Tuesday, February 14, 2012

Judicial Stupidity

An interesting court case is under appeal in Georgia.  Read more about it here, but some relevant details are as follows:

In 2010, the State of Georgia enacted a law making it a misdemeanor offense for a person with a concealed weapons permit to carry a concealed weapon "in a place of worship." Several plaintiffs, including a church and its pastor, filed a lawsuit challenging the constitutionality of this law.

The fundamental question before the court was whether a state law prohibiting the carrying of concealed weapons in a church violates the constitutional rights of church members to bear arms and practice their religion. In January 2011, a federal court in Georgia said no.

That decision is going to an appeals court.  One key point of the lower court’s decision was this:

"Although the Constitution protects a person's right to free exercise [of religion] only against governmental intrusion, it is clear that the protection of religious freedom against private bias or coercion is also an important governmental goal. Prohibiting the carrying of firearms in a place of worship bears a substantial relationship to that important goal by protecting attendees from the fear or threat of intimidation or armed attack."

Kent comments:

It is amazing how ‘factually stupid’ some court rulings can be.  The quote above was offered by the court as part of the reason why the Second Amendment guarantees can be preempted in this case.  Notice how the court assumes that if concealed carry permit holders brought concealed weapons into a church building, it would amount to “private coercion” and would constitute a “threat of intimidation or armed attack.”

There are many odd points to this reasoning.

First, if that is a reason to preempt concealed carry, then it could be preempted everywhere.  If the mere fact that someone could be carrying concealed weapons constitutes a “threat of armed attack” then that threat does not exist in church building only.  It exists everywhere.

Also, as a matter of fact the misuse of weapons to threaten or attack innocent people by those with concealed carry permits is statistically almost non-existent.  So, while a meteor might fall on me while mowing my yard, the likelihood of that happening is so small as to make it irrational to avoid mowing my yard for fear of being hit by a meteor.  It is just as irrational for the court to, it appears, rely on this statistically insignificant possibility as a basis for its ruling.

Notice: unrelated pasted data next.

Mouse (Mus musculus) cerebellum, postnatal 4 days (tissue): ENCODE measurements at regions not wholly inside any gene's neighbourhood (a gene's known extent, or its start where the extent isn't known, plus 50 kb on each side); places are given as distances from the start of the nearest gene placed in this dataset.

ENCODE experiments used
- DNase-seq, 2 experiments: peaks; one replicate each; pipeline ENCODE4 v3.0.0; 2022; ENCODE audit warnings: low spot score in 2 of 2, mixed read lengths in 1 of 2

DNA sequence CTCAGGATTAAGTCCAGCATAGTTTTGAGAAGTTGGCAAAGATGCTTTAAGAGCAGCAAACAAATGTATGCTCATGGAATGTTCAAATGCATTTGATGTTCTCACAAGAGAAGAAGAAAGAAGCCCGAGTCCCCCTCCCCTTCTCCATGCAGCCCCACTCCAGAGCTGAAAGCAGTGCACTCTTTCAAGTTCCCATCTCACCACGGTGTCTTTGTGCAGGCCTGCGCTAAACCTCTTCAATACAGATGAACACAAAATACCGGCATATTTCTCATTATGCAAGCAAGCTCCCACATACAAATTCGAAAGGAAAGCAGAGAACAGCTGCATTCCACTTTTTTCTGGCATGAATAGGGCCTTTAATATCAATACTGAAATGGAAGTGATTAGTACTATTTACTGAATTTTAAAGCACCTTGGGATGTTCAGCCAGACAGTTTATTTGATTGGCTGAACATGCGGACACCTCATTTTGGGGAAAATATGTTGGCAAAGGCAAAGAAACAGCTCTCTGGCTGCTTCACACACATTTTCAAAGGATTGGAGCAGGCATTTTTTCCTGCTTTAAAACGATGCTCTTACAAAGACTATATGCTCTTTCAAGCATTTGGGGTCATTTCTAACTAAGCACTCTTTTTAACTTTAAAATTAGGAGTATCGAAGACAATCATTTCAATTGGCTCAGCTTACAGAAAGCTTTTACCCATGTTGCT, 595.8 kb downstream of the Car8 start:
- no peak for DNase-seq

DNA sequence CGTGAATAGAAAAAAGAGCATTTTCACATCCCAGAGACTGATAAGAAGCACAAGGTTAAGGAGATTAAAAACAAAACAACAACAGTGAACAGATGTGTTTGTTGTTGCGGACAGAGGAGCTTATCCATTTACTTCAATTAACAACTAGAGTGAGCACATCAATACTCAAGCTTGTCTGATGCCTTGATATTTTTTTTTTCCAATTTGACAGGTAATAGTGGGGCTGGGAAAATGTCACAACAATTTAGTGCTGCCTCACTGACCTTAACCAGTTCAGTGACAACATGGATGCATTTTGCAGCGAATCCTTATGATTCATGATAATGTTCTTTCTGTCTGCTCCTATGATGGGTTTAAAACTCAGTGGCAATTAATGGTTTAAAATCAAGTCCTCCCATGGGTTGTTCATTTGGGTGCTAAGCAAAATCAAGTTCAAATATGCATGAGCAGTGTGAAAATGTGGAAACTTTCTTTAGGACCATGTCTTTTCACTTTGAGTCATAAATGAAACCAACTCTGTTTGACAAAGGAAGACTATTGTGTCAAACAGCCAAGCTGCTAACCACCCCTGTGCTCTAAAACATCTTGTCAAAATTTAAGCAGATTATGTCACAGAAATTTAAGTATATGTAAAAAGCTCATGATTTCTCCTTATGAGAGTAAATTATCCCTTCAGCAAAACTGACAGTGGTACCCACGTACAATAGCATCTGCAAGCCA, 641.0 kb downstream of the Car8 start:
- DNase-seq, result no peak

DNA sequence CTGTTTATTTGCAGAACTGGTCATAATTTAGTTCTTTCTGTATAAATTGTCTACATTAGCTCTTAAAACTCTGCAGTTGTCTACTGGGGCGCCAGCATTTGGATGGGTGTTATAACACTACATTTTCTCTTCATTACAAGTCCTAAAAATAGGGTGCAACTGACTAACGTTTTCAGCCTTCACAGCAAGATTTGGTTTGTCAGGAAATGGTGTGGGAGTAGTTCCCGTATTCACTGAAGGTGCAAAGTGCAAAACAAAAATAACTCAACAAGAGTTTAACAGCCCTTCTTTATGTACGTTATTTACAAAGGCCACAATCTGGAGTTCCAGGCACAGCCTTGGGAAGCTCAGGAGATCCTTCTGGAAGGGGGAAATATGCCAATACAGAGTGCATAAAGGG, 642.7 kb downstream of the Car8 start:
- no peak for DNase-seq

Finally, what the empirical evidence shows is that we are generally safer in a population that contains armed citizens who are concealed carry permit holders.  But such permit holders will usually obey the law as it stands.  This means that in Georgia, they will either not attend church meetings, or do so unarmed.  This also means that, like the Virginia Tech situation of a few years ago, someone who wants to commit multiple murders is fairly safe in choosing a church meeting in Georgia as a target.  It would be a perfect place to kill many innocent people before anything could be done to stop the killing.

So the court made an assumption based, not on factual considerations, but on its own ideological suppositions.  The court simply assumed that an armed concealed carry permit holder is a standing threat to those around him.  That is simply false.

We can only hope that the appeals court reverses this rather idiotic decision.  And we can only hope it is before someone bent on mass murder picks those at a church meeting as his victims.  If that occurs, it will not be martyrdom.  It will just be judicial stupidity.

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